Core U.S. Producer-Price Gauge Accelerates From a Year Ago
(Bloomberg) -- A core measure of prices paid to U.S. producers accelerated in July for the first time in six months, in a sign the economy is stabilizing.
The producer-price index excluding food and energy rose 0.3% from July 2019 after a 0.1% increase in the year through June, Labor Department figures showed Tuesday. The median projection in a Bloomberg survey of economists called for no change from a year earlier. Compared with the prior month, the core PPI rose 0.5% in July, the largest gain since 2018.
The figures point to a slight recovery from the diminished pricing power that resulted from the coronavirus pandemic. At the same time, the move in inflation to the Federal Reserve’s 2% target will likely be a slow process. Restrained price pressures along the production chain are seen holding down inflation at the consumer level.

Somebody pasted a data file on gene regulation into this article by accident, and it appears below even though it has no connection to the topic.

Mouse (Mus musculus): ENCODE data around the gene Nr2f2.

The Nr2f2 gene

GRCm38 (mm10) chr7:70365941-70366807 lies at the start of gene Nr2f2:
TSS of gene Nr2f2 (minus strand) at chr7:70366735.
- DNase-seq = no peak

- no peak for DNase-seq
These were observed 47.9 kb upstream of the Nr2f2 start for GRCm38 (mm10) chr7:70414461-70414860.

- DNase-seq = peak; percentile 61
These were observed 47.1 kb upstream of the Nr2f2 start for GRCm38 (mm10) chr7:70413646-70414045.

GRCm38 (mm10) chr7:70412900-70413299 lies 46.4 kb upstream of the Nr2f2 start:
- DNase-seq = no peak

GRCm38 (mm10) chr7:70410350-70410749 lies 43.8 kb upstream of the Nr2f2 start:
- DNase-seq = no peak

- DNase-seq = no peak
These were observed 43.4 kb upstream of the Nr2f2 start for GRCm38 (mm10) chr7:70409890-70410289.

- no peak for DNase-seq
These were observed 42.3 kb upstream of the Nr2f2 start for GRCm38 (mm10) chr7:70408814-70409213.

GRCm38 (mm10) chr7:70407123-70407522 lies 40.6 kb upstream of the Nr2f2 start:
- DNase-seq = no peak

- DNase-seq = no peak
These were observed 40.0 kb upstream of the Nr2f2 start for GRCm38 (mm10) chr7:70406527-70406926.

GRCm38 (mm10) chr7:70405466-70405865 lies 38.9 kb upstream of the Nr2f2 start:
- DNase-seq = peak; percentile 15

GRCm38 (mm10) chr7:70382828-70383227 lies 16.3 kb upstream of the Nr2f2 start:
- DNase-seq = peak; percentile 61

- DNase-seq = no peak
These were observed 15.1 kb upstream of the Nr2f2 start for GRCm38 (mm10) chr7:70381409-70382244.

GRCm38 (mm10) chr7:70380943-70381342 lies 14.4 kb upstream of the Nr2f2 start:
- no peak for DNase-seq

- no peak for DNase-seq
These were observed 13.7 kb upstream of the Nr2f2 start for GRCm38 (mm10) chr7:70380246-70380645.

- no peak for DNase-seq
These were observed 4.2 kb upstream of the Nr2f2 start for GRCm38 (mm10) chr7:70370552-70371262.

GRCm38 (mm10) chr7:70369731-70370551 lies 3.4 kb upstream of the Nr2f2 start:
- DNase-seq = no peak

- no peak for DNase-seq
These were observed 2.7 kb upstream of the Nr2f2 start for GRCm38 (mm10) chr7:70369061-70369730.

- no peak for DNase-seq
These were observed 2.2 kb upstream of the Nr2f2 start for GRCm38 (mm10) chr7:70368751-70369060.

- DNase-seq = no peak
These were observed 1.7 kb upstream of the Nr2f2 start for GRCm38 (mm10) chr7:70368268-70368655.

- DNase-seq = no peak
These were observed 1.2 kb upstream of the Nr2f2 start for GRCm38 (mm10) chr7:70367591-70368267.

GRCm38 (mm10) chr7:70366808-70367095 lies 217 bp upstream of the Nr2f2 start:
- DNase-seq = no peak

The Labor Department will issue its report on consumer prices for July on Wednesday.
Producer prices excluding food, energy, and trade services -- a measure preferred by economists because it strips out the most volatile components -- rose 0.1% from a year ago and increased 0.3% from the prior month.
The cost of goods increased 0.8% from a month earlier as energy prices advanced 5.3%. Food prices fell 0.5%. The index for final demand services climbed 0.5%, the most since April 2019. Portfolio management and machinery and vehicle wholesaling costs boosted prices for final demand services.
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